LensTip.com

Lens review

Canon EF 14 mm f/2.8L USM II

17 November 2011
Szymon Starczewski

7. Coma, astigmatism and bokeh

Coma is corrected very well if you work on the APS-C sensor. When moving to full frame, the troubles start. Perhaps its level is not huge there but it remains certainly significant and it contributes greatly to the resolution decrease on the edge of the frame.

Canon EF 14 mm f/2.8L USM II - Coma, astigmatism and bokeh

As we already mentioned the astigmatism is also a problem. In that case it is difficult to divide off its influence from the lateral chromatic aberration unambiguously but it is certainly significant. The average difference between horizontal and vertical MTF50 values is 17% here which is a high result. It’s a pity that such an expensive lens must have such problems.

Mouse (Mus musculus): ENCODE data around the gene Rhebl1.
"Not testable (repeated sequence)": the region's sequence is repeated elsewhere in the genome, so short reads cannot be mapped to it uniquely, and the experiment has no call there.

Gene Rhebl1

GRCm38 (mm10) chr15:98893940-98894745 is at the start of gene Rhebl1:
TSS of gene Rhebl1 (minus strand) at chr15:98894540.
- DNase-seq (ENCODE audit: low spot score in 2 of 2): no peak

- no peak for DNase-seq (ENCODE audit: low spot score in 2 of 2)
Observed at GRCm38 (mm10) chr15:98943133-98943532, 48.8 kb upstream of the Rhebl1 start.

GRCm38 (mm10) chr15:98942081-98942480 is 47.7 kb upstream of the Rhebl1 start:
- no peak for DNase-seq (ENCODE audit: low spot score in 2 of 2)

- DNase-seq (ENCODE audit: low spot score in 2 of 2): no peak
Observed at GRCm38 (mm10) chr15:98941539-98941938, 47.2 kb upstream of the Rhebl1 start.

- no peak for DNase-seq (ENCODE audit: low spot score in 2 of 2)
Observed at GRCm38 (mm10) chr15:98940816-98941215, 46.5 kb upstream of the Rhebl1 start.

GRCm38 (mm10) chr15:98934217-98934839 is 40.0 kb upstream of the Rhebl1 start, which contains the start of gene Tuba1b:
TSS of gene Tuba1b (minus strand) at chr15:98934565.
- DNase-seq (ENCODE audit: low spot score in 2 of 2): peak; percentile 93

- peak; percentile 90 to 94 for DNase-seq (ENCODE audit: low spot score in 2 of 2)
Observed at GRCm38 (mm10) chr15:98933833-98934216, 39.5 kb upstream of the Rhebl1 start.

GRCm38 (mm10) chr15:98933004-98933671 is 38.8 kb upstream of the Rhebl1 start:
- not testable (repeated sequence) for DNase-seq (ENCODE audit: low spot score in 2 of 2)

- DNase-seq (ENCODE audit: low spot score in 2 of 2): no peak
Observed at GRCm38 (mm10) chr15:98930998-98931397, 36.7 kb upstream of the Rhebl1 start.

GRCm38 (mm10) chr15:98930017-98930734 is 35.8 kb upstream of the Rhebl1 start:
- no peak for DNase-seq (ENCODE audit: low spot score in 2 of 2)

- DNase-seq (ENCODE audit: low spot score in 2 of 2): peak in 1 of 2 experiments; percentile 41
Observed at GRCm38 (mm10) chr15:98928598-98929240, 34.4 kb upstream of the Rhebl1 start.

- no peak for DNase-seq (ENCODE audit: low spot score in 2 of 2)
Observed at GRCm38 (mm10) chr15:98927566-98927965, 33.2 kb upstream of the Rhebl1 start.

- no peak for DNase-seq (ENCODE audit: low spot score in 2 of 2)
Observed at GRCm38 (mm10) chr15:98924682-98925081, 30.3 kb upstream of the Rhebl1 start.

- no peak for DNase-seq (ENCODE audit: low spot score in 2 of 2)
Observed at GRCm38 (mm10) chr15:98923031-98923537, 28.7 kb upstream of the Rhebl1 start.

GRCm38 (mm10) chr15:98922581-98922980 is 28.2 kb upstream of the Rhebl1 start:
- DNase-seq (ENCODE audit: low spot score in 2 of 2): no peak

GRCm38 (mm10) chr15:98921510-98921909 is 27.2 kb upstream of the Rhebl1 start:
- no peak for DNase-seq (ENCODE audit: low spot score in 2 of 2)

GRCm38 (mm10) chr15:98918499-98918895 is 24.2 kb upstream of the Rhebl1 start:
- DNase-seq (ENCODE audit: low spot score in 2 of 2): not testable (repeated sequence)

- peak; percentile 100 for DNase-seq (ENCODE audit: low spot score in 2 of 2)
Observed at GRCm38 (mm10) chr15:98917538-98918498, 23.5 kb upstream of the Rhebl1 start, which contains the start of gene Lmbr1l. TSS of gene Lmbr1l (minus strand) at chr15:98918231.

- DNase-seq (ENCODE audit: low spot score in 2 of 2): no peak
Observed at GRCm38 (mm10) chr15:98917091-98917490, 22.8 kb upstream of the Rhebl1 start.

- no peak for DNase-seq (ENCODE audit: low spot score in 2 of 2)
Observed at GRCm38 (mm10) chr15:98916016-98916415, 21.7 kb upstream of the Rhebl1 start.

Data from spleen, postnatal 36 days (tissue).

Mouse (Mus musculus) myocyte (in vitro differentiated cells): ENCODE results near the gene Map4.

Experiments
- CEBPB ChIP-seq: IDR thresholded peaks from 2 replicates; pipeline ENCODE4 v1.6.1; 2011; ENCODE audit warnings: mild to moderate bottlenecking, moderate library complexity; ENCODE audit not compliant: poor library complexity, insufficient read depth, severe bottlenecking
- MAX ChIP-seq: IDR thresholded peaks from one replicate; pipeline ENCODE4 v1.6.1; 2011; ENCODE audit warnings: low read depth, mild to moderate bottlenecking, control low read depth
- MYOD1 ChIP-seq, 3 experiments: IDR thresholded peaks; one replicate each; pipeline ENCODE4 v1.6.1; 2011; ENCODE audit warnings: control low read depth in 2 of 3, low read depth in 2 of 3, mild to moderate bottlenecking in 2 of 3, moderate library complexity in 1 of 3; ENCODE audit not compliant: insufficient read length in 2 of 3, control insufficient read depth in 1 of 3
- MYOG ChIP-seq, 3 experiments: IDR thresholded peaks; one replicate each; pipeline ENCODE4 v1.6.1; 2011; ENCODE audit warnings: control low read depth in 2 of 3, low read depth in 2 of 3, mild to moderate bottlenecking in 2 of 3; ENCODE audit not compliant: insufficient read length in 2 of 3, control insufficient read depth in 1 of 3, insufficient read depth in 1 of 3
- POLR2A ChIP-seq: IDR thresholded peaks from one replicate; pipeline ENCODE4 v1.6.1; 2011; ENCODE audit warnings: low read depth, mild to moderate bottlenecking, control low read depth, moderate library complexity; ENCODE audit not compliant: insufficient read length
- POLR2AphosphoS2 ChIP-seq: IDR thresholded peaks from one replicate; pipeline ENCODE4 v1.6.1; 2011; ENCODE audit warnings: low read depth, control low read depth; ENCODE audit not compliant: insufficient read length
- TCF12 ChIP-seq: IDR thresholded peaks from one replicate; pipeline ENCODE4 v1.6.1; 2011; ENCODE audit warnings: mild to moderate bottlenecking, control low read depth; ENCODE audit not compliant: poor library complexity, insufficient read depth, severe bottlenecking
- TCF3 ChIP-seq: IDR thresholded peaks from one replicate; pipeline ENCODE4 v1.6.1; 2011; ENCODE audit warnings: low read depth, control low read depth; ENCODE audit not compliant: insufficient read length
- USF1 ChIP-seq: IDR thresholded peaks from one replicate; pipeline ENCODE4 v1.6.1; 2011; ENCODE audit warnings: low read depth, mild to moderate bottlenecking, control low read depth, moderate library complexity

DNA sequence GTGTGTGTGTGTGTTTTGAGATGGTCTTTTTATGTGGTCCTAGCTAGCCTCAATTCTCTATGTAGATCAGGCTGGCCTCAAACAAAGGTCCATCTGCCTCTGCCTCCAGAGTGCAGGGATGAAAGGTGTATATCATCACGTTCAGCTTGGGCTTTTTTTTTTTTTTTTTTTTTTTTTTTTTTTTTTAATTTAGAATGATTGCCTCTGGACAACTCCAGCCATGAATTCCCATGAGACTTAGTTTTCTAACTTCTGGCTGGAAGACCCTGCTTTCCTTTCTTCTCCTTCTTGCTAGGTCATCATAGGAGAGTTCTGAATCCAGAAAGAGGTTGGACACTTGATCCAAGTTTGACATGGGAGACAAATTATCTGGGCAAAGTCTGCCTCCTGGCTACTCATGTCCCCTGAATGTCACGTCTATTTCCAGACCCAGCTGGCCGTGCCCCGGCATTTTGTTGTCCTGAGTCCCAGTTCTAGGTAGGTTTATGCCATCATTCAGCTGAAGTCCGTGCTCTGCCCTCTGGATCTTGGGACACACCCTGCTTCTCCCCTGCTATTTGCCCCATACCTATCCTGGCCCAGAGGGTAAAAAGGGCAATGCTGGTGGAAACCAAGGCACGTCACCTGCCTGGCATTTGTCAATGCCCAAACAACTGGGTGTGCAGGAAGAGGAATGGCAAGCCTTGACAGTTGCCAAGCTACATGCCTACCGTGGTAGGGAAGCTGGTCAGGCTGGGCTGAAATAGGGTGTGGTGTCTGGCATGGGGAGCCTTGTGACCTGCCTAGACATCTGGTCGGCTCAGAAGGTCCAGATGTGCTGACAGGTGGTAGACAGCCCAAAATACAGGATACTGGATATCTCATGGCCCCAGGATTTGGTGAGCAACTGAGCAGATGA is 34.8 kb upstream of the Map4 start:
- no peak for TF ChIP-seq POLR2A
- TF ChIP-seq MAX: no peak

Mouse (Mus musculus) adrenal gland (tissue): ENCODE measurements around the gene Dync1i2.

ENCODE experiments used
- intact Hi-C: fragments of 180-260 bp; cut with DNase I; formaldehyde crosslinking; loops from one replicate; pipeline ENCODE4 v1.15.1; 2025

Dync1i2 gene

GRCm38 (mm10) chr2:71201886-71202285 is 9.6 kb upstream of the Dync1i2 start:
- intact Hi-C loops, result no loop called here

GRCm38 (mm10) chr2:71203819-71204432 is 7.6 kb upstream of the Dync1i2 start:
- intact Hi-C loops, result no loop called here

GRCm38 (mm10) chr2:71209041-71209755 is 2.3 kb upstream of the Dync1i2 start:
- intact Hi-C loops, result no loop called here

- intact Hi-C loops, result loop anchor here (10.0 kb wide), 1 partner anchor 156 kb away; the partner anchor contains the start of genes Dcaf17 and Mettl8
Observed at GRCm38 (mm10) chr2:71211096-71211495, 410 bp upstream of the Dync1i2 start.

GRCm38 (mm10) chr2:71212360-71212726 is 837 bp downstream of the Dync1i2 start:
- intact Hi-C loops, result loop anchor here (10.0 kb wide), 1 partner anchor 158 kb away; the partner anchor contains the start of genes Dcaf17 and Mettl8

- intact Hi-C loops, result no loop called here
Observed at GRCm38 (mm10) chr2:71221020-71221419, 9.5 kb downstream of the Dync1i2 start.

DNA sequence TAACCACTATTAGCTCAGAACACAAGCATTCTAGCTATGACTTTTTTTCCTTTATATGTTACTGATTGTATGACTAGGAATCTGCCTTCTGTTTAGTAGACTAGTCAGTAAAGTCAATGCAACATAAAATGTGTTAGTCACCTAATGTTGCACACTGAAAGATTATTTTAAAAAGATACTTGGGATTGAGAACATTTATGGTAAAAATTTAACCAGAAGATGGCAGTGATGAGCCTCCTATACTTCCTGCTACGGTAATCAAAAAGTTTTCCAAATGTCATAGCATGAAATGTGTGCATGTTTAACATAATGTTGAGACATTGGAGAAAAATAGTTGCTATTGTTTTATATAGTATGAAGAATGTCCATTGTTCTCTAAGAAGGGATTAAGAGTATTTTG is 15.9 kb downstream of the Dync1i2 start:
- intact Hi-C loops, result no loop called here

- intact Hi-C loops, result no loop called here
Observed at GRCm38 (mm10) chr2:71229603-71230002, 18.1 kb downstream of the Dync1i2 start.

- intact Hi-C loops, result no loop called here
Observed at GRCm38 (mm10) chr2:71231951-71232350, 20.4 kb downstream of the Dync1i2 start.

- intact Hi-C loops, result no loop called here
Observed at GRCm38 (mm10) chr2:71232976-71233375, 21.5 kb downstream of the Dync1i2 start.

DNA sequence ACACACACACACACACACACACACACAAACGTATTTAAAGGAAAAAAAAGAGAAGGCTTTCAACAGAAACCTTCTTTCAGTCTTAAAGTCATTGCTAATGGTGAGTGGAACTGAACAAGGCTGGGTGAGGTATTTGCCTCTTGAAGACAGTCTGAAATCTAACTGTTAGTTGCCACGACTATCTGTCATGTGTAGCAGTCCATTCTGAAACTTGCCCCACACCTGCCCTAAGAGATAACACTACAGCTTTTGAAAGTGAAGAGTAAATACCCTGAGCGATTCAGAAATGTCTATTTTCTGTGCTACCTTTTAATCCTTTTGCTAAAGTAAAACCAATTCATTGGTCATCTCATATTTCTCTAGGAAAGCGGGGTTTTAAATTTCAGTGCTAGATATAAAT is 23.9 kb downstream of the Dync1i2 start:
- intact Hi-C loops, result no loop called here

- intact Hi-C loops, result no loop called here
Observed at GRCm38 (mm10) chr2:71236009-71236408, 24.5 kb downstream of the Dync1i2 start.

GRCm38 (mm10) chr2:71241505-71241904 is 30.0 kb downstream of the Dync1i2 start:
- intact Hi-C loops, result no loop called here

- - - - - - - - - - - - - - - - - advertisement - - - - - - - - - - - - - - - - -

- - - - - - - - - - - - - - - - - - - - - - - - - - - - - - - - - - - - - - - - - - - - - - - -

Photos posted below show off-focus images of a diode positioned in different frame areas; they were taken for different aperture values.

Canon EF 14 mm f/2.8L USM II - Coma, astigmatism and bokeh